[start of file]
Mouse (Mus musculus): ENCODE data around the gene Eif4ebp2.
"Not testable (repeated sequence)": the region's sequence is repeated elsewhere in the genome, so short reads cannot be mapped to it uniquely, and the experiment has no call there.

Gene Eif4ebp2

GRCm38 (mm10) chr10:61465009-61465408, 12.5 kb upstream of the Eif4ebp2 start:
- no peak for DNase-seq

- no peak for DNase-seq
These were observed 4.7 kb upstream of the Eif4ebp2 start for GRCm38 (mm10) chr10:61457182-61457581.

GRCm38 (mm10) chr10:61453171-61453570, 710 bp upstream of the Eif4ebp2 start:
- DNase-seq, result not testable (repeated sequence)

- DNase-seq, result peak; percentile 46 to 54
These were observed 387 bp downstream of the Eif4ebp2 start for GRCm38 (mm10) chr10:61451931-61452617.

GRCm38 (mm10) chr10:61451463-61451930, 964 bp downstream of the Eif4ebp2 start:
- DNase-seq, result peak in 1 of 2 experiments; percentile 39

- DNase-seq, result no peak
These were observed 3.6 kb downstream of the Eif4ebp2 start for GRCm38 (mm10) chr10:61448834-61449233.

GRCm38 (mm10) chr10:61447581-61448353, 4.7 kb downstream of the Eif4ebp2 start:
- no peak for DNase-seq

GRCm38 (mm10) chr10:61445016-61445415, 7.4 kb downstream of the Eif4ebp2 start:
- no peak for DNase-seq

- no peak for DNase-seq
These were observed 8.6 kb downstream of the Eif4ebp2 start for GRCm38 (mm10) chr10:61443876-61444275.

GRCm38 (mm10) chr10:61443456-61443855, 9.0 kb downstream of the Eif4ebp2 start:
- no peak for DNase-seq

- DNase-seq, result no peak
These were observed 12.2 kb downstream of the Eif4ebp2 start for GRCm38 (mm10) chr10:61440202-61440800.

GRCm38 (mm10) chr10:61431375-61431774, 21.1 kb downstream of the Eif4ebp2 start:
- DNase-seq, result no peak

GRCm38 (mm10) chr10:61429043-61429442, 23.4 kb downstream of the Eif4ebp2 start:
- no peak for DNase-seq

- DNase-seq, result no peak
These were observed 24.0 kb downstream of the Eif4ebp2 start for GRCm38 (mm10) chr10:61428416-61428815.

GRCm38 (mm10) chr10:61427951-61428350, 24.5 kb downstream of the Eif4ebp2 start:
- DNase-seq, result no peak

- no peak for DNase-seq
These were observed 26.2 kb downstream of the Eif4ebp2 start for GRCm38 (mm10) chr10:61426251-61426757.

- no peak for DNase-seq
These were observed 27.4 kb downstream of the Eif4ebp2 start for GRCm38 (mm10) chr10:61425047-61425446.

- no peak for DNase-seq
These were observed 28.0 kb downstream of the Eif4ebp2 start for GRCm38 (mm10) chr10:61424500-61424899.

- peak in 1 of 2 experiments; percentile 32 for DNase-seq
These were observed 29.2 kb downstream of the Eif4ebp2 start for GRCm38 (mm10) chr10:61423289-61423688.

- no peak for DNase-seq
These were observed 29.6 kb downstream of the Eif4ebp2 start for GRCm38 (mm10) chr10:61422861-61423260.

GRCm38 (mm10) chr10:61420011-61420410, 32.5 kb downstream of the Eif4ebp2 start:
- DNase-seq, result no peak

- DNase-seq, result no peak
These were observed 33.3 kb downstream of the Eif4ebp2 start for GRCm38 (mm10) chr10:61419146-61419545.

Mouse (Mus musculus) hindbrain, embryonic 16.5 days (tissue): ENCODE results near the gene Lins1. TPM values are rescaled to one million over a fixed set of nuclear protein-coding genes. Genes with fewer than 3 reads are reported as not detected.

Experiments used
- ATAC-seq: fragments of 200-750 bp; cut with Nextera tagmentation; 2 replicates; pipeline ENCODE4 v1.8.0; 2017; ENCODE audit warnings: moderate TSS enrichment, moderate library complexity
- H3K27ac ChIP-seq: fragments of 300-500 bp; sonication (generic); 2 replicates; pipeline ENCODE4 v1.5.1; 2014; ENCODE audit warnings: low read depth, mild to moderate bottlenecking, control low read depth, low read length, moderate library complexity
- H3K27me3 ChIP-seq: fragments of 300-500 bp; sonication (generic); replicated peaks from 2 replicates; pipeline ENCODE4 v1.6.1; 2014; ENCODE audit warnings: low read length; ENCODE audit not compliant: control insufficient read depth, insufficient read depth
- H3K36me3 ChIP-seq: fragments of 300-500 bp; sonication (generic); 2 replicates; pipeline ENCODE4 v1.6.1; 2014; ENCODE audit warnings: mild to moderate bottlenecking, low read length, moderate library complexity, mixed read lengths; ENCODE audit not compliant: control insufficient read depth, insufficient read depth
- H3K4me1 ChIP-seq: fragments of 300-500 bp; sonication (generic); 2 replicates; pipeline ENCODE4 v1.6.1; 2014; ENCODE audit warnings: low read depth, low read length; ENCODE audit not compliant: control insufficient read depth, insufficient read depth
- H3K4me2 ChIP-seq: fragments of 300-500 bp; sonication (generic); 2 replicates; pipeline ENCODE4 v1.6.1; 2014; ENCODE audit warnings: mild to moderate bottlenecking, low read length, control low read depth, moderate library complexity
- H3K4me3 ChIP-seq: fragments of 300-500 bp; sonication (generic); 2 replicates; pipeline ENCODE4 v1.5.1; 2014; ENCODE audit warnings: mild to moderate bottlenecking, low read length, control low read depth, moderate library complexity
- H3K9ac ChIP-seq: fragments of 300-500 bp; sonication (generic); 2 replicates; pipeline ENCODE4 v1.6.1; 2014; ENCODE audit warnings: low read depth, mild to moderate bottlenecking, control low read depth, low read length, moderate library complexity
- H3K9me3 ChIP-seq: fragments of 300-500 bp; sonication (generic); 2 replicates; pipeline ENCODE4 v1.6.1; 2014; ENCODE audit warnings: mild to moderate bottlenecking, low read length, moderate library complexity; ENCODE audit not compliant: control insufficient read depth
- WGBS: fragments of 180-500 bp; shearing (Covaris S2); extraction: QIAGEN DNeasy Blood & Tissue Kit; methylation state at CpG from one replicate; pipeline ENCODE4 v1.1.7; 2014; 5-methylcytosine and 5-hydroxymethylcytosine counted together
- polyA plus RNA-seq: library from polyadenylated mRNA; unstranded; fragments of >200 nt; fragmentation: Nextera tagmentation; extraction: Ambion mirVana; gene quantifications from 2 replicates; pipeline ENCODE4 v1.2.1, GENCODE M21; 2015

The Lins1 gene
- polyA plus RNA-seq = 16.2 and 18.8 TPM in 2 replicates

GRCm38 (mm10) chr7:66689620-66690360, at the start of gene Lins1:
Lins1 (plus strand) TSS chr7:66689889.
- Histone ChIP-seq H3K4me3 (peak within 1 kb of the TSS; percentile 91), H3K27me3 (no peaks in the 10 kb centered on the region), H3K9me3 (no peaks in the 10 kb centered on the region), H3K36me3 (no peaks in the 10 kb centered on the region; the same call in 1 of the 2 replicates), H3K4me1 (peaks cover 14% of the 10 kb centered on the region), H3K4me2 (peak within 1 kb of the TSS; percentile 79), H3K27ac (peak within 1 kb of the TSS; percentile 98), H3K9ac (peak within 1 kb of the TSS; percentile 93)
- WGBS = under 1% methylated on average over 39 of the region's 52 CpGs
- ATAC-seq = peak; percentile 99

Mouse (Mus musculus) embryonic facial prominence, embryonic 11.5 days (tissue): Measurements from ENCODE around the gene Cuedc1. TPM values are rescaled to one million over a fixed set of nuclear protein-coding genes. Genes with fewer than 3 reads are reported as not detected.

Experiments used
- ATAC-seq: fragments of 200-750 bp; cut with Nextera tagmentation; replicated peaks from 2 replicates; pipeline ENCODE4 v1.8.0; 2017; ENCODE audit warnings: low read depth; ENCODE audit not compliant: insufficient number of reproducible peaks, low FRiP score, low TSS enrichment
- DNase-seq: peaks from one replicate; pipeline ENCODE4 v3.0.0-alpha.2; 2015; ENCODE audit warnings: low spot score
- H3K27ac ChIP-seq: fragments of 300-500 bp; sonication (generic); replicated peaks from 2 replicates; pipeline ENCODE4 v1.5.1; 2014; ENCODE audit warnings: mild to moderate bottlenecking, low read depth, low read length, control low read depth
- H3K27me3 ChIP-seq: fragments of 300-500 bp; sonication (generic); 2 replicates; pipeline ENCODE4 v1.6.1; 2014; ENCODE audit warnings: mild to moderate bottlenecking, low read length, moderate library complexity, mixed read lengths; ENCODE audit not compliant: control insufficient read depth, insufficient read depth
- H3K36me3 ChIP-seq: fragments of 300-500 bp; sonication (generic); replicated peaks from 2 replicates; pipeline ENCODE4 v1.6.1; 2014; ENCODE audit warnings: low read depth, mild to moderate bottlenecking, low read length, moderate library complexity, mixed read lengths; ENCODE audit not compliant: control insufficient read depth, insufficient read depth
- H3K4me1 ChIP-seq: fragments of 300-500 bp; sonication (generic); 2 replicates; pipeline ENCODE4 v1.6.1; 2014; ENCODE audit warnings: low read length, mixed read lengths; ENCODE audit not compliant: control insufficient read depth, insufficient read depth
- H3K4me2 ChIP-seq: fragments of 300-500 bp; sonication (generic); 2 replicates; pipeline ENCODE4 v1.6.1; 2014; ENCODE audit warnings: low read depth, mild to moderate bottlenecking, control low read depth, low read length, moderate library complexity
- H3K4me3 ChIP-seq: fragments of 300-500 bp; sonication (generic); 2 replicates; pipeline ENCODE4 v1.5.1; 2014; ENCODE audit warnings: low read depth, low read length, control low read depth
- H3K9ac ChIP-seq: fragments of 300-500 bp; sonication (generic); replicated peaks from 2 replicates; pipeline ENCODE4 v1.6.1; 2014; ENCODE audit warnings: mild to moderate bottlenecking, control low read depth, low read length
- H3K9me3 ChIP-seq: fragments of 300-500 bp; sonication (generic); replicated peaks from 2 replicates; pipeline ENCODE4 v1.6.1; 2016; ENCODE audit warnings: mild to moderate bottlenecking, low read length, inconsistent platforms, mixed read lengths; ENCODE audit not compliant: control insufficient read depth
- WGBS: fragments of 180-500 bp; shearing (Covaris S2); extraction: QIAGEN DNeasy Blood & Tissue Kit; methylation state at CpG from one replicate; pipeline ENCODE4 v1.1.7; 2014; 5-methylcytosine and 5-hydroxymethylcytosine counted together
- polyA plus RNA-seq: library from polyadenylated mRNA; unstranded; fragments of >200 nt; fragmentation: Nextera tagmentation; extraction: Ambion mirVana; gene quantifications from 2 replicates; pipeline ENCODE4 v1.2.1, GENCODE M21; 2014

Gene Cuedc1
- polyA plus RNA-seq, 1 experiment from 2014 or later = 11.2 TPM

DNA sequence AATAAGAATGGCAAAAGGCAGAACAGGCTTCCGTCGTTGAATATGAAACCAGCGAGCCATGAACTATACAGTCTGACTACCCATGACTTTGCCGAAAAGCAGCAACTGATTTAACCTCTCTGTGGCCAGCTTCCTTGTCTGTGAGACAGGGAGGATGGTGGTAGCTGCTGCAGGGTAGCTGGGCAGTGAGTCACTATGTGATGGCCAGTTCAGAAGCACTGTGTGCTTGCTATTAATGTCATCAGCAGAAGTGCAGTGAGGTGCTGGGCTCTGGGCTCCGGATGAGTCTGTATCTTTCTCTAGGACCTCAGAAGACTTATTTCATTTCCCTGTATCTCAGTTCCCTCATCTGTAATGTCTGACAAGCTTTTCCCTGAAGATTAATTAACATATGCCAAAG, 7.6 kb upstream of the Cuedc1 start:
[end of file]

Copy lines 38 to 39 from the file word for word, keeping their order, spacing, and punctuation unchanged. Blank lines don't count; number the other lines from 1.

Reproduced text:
- no peak for DNase-seq
These were observed 28.0 kb downstream of the Eif4ebp2 start for GRCm38 (mm10) chr10:61424500-61424899.